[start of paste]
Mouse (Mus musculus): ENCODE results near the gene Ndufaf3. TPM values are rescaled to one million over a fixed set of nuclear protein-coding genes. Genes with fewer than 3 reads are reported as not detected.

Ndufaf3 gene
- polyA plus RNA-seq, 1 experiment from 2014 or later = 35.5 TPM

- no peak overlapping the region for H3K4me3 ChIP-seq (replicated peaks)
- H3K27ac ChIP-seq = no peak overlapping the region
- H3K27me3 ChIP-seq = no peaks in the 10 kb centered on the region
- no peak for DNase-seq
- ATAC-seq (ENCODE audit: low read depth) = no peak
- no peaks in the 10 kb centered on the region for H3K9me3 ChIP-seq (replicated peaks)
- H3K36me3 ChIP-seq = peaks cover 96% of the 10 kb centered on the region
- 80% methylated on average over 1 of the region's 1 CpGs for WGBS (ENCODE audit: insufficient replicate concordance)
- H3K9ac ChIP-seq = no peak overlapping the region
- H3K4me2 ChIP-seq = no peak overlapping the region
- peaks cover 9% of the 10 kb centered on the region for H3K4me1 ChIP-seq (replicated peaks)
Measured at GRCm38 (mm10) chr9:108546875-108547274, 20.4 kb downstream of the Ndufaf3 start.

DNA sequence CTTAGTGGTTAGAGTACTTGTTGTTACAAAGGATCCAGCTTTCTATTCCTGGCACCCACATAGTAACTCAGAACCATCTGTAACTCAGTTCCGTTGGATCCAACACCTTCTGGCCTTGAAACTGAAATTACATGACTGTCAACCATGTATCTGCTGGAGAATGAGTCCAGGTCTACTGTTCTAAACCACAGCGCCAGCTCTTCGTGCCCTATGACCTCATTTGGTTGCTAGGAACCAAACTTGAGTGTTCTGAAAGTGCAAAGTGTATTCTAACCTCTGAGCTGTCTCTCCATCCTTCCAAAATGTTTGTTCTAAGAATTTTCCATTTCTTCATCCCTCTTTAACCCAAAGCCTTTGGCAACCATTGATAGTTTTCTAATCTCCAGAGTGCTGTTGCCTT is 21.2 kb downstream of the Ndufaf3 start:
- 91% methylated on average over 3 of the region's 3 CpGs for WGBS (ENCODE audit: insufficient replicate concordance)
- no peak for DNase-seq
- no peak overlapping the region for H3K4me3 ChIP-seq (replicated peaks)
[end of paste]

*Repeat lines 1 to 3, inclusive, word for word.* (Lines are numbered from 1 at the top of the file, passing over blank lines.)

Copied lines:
Mouse (Mus musculus): ENCODE results near the gene Ndufaf3. TPM values are rescaled to one million over a fixed set of nuclear protein-coding genes. Genes with fewer than 3 reads are reported as not detected.

Ndufaf3 gene
- polyA plus RNA-seq, 1 experiment from 2014 or later = 35.5 TPM